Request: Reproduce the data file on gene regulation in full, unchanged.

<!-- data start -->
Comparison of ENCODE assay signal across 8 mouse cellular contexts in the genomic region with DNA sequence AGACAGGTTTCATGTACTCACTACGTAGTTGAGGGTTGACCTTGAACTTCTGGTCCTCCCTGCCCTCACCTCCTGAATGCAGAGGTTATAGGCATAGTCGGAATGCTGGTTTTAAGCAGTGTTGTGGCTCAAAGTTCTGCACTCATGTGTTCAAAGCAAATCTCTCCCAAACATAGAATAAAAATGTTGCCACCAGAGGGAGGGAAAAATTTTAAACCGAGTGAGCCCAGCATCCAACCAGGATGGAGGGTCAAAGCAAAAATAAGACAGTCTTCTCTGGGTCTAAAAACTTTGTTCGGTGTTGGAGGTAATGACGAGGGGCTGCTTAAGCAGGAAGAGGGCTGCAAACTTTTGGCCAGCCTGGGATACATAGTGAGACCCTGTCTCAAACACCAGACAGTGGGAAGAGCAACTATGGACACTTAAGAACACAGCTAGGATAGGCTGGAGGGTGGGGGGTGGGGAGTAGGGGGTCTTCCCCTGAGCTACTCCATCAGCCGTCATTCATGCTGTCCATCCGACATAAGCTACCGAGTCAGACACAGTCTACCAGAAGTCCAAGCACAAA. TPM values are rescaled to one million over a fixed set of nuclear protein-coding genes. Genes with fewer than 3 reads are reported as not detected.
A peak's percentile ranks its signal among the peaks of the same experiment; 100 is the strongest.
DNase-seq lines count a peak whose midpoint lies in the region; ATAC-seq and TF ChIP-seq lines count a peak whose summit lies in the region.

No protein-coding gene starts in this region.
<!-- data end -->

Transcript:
Comparison of ENCODE assay signal across 8 mouse cellular contexts in the genomic region with DNA sequence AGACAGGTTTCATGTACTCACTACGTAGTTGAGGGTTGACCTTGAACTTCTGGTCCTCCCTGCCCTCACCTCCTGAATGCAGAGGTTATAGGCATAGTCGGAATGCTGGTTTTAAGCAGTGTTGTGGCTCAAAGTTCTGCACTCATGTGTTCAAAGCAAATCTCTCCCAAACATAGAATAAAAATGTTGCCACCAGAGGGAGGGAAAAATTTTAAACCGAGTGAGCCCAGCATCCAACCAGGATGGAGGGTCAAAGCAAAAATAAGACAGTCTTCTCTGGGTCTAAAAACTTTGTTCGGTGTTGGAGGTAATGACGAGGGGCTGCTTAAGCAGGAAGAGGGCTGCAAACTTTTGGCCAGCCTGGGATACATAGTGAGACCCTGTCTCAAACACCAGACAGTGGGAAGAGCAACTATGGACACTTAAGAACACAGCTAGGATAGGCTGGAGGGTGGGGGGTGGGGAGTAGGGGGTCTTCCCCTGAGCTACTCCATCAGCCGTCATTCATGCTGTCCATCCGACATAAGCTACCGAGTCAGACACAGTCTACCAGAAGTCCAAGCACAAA. TPM values are rescaled to one million over a fixed set of nuclear protein-coding genes. Genes with fewer than 3 reads are reported as not detected.
A peak's percentile ranks its signal among the peaks of the same experiment; 100 is the strongest.
DNase-seq lines count a peak whose midpoint lies in the region; ATAC-seq and TF ChIP-seq lines count a peak whose summit lies in the region.

No protein-coding gene starts in this region.